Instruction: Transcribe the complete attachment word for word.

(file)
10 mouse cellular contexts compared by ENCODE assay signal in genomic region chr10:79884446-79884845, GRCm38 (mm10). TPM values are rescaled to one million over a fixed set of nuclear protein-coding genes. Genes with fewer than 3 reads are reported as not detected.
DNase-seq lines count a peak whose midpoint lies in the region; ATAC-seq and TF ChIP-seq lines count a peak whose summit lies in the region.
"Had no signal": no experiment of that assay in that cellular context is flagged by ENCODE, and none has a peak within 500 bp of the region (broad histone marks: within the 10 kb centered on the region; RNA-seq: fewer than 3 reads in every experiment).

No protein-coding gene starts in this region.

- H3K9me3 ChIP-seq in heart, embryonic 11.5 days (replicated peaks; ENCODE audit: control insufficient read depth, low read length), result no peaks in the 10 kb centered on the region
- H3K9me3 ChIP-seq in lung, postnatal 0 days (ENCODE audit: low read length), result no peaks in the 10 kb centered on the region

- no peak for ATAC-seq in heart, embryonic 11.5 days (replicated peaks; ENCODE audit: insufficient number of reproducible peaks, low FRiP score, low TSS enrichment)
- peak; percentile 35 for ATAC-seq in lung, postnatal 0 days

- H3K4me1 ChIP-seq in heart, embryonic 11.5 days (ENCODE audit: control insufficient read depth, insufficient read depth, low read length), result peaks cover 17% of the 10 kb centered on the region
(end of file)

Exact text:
10 mouse cellular contexts compared by ENCODE assay signal in genomic region chr10:79884446-79884845, GRCm38 (mm10). TPM values are rescaled to one million over a fixed set of nuclear protein-coding genes. Genes with fewer than 3 reads are reported as not detected.
DNase-seq lines count a peak whose midpoint lies in the region; ATAC-seq and TF ChIP-seq lines count a peak whose summit lies in the region.
"Had no signal": no experiment of that assay in that cellular context is flagged by ENCODE, and none has a peak within 500 bp of the region (broad histone marks: within the 10 kb centered on the region; RNA-seq: fewer than 3 reads in every experiment).

No protein-coding gene starts in this region.

- H3K9me3 ChIP-seq in heart, embryonic 11.5 days (replicated peaks; ENCODE audit: control insufficient read depth, low read length), result no peaks in the 10 kb centered on the region
- H3K9me3 ChIP-seq in lung, postnatal 0 days (ENCODE audit: low read length), result no peaks in the 10 kb centered on the region

- no peak for ATAC-seq in heart, embryonic 11.5 days (replicated peaks; ENCODE audit: insufficient number of reproducible peaks, low FRiP score, low TSS enrichment)
- peak; percentile 35 for ATAC-seq in lung, postnatal 0 days

- H3K4me1 ChIP-seq in heart, embryonic 11.5 days (ENCODE audit: control insufficient read depth, insufficient read depth, low read length), result peaks cover 17% of the 10 kb centered on the region